What to Know
- A Temecula man convicted more than 19 years ago in the death of a woman was exonerated.
- Horace Roberts, now 60, was convicted in July 1999 of second-degree murder in the April 1998 death of Terry Cheek.
- According to prosecutors, Roberts and Cheek worked together and had been involved romantically, even though she was married.
A Temecula man convicted more than 19 years ago in the death of a woman whose was body was dumped near a lake in the Temescal Valley was exonerated after a review of forensic evidence, culminating in his release from prison and the filing of murder charges against two other men, Riverside County District Attorney Mike Hestrin announced Monday.
"What happened to Horace Roberts is tragic," Hestrin said. "We as prosecutors always strive to be vigilant and follow the truth. Once I learned of the new DNA findings, I immediately directed that all charges be dismissed. Mr. Roberts has my commitment that we will aggressively apply new technologies to past, present and future prosecutions."
Roberts, now 60, was convicted in July 1999 of second-degree murder in the April 1998 death of Terry Cheek. According to prosecutors, Roberts and Cheek worked together and had been involved romantically, even though she was married.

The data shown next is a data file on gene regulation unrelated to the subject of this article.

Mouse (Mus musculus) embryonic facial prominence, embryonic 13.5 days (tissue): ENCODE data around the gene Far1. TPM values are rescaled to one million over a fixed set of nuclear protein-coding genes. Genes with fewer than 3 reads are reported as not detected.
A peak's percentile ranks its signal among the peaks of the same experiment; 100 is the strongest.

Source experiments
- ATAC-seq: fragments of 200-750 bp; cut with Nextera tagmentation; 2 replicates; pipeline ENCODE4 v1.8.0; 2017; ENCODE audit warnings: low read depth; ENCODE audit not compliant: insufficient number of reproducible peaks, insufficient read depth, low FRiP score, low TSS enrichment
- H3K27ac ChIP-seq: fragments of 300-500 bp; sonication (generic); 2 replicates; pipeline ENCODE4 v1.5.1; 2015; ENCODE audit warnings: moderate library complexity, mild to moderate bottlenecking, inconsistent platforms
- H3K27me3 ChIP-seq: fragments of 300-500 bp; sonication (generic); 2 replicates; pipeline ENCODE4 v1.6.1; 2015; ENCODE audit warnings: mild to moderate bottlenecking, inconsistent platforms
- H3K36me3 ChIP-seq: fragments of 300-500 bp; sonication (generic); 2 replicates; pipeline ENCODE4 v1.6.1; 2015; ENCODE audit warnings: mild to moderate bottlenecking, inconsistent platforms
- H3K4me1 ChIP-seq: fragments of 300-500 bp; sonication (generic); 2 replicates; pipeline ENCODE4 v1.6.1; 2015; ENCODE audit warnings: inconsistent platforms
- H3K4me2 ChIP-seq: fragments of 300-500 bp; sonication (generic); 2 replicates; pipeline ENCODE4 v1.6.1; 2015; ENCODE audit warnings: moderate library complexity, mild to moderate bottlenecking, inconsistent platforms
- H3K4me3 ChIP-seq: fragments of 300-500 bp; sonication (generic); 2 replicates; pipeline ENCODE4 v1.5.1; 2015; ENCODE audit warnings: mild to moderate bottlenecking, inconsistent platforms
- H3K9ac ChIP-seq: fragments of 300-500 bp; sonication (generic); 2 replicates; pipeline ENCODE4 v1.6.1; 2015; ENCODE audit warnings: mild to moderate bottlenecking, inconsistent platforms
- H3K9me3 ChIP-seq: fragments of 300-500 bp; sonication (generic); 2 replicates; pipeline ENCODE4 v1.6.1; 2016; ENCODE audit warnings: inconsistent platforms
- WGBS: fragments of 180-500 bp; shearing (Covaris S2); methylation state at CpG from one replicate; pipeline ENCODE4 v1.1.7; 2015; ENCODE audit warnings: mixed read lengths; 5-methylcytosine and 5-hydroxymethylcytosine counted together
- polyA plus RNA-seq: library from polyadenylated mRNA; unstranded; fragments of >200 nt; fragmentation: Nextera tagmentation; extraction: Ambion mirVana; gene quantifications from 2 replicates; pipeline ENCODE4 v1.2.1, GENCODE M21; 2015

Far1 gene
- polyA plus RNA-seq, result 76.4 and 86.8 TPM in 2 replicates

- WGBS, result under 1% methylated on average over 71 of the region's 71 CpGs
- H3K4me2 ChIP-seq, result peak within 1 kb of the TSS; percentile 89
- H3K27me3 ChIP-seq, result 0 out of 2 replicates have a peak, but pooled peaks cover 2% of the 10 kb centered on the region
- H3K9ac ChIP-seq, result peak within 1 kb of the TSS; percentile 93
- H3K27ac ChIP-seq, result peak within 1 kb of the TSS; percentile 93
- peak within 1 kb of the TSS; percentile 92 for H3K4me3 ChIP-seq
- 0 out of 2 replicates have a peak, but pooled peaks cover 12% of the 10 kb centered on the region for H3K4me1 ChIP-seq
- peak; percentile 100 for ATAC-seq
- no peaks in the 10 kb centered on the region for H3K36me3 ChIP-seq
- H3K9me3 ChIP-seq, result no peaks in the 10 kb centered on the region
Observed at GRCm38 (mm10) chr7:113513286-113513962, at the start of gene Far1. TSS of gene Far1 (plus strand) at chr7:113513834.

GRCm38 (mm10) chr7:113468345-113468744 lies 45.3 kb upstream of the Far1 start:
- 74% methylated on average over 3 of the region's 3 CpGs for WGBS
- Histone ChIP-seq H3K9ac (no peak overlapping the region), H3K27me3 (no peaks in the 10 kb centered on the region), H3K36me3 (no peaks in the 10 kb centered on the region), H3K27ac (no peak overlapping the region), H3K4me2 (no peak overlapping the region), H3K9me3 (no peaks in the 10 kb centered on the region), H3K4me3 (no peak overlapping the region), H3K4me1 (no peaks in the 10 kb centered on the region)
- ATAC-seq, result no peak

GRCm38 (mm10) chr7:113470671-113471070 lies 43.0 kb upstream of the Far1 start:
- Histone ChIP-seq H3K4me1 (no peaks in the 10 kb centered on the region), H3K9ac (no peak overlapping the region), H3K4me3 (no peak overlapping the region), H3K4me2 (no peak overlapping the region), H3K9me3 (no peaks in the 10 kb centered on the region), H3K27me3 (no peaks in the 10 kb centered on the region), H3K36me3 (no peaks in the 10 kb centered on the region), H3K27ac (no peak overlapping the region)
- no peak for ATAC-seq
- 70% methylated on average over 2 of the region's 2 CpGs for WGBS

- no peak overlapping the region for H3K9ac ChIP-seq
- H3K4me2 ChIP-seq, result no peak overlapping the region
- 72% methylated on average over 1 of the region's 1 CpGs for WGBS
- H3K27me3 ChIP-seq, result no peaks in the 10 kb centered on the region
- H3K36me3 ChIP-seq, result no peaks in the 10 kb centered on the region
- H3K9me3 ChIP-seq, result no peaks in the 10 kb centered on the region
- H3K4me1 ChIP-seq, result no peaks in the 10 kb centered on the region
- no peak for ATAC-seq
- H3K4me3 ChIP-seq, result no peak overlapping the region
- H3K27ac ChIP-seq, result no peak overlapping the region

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Her remains were found in a rock outcropping near Lake Corona, and sheriff's investigators soon turned their attention to Roberts based on evidence gathered at the scene and interviews conducted in the days following her death. The California Innocence Project, which took on Roberts' case in 2004, alleges the exonerated man was made to appear guilty by the victim's husband, now-62-year-old Googie Rene Harris of Jurupa Valley, and his nephew, now-51-year-old Joaquin Latee Leal of Compton.
Both men were arrested Friday and charged with first-degree murder. Each defendant is being held in lieu of $1 million bail -- Harris at the Smith Correctional Facility in Banning, and Leal at the Byrd Detention Center in Murrieta -- with arraignment scheduled Tuesday at the Riverside Hall of Justice. Hestrin credited attorneys at the California Innocence Project with prompting the D.A.'s Conviction Review Committee to take a comprehensive look at Roberts' case.
The county's top prosecutor said the project's examination of DNA evidence not introduced during Roberts' trial proved pivotal in ultimately exonerating him. The same DNA evidence will now be used in the proceedings involving Harris and Leal. Hestrin offered Roberts all available resources from the D.A.'s Victims Services Division.
Roberts was freed from prison on Oct. 3 and is already visiting family in South Carolina, according to his supporters.